SHARE
Transformation . . . The award-winning Glenavy School mural turned an eyesore into an artwork. PHOTO: SALLY BROOKER

Glenavy School’s new mural has won a national award.

The project began when a shipping container was placed at the back of the school grounds to provide storage. To beautify the unsightly metal hulk, artist and school secretary Lynda Anderson designed a colourful mural.

Principal Kate Mansfield said it celebrated the pupils and their journey through primary education.

Each of the four classrooms has the name of a native bird 1 is korora (little blue penguin), Room 2 is piwakawaka (fantail), Room 3 is kea and Room 4 is karearea (New Zealand falcon).

The sea symbolised the children’s growth from preschool to their first day at school, the rocks represented them being placed on solid ground to start their educational journey, then they were carried along the Waitaki River through their schooling years.

“The birds start with the little korora, then they move on to the piwakawaka, a cheeky bright little bird, to the more solid but still cheeky kea and finally the karearea that takes flight on to the next stage of their education,” Mrs Mansfield said.

“The message we promote is to carry our children on a journey of integrity, respect, self-management and community support, to care for others as well as nature.”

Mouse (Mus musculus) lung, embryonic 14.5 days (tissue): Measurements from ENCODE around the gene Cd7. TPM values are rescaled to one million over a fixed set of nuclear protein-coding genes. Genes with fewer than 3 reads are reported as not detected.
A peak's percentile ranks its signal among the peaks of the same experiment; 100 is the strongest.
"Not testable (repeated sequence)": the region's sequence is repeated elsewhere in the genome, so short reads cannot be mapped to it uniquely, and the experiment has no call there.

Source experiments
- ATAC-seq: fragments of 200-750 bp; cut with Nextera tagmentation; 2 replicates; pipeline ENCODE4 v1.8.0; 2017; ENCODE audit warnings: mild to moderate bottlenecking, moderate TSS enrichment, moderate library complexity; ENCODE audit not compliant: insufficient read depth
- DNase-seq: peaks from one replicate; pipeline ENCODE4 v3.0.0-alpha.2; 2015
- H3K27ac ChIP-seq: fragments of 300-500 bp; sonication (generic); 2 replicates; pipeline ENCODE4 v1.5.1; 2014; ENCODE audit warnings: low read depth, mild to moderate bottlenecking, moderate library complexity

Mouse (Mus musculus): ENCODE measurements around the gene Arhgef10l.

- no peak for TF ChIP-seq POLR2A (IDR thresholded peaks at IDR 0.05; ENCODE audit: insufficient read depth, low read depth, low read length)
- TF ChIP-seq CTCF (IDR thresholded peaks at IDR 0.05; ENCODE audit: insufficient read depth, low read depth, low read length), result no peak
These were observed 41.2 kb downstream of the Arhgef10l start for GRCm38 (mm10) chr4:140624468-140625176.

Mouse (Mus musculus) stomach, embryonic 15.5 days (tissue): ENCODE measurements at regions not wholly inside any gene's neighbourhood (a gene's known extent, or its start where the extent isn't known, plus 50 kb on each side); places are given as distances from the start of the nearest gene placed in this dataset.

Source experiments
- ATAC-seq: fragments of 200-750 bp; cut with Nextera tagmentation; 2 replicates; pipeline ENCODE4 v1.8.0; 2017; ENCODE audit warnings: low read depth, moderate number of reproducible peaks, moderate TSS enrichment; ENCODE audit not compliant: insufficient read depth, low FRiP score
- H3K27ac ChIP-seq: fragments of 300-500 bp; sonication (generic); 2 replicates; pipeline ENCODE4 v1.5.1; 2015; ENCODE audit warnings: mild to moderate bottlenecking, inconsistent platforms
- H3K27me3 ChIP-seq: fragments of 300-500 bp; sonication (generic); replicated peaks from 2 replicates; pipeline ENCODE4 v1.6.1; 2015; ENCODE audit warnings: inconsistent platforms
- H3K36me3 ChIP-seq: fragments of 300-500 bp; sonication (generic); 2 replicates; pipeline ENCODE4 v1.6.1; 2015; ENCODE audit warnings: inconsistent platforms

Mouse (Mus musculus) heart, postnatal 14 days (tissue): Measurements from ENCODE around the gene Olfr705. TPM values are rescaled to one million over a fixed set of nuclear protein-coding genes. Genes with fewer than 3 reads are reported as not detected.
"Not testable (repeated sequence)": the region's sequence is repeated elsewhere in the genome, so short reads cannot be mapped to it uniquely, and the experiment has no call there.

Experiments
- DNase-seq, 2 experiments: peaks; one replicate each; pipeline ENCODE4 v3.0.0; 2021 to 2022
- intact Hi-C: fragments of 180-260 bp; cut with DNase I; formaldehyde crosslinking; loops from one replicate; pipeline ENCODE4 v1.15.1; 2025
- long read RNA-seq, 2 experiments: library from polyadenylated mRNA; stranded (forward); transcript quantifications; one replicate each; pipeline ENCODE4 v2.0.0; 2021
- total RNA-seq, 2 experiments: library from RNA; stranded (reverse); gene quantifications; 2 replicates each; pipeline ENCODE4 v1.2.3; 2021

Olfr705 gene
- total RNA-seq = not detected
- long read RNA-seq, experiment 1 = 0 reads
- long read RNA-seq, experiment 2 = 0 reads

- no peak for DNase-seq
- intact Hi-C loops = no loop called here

Mrs Mansfield said Ms Anderson’s work was “wonderful”, extending to helping the pupils with art throughout their time at the school. Some helped to paint the mural.

“It was a really amazing thing for the children.”

The classroom names, created in conjunction with the mural project, were much more interesting than the simple number they used to be known by, she said.

Glenavy School was urged to enter the Keep New Zealand Beautiful Resene Wall Worthy competition, which entailed schools, early childhood centres, and youth groups submitting a mural design featuring their local history or a nature conservation theme.

Fifteen finalists were selected and put to a public vote at the beginning of this month.

Glenavy’s design, named “Haerenga (Journey)”, was in the top 10 after more than 5500 votes were counted.

It won prizes including $500 for having the mural completed by the end of the first school term next year.